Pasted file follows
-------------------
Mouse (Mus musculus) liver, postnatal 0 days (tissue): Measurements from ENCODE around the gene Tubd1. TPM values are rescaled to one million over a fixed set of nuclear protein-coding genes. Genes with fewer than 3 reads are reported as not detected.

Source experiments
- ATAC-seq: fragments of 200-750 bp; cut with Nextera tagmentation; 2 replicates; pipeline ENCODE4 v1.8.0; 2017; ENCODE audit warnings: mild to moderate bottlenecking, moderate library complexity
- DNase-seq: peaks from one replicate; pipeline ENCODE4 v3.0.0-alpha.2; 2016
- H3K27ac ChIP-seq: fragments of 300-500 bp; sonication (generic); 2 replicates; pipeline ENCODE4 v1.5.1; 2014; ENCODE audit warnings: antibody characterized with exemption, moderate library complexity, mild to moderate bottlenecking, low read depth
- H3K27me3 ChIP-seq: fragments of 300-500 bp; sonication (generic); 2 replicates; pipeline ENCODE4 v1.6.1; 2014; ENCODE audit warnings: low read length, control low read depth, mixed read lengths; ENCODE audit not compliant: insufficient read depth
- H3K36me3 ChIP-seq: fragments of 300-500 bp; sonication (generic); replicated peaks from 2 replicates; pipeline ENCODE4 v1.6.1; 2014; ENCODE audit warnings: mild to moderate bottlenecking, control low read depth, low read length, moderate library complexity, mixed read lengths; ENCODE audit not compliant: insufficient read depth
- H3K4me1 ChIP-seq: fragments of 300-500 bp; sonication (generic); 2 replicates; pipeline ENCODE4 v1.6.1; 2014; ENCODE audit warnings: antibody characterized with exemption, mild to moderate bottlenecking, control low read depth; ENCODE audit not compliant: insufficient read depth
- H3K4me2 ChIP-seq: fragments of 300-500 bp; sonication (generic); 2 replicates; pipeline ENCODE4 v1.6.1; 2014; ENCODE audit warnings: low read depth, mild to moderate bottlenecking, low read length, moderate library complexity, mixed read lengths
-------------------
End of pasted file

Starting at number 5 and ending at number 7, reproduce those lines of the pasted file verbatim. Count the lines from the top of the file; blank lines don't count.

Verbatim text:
- H3K27ac ChIP-seq: fragments of 300-500 bp; sonication (generic); 2 replicates; pipeline ENCODE4 v1.5.1; 2014; ENCODE audit warnings: antibody characterized with exemption, moderate library complexity, mild to moderate bottlenecking, low read depth
- H3K27me3 ChIP-seq: fragments of 300-500 bp; sonication (generic); 2 replicates; pipeline ENCODE4 v1.6.1; 2014; ENCODE audit warnings: low read length, control low read depth, mixed read lengths; ENCODE audit not compliant: insufficient read depth
- H3K36me3 ChIP-seq: fragments of 300-500 bp; sonication (generic); replicated peaks from 2 replicates; pipeline ENCODE4 v1.6.1; 2014; ENCODE audit warnings: mild to moderate bottlenecking, control low read depth, low read length, moderate library complexity, mixed read lengths; ENCODE audit not compliant: insufficient read depth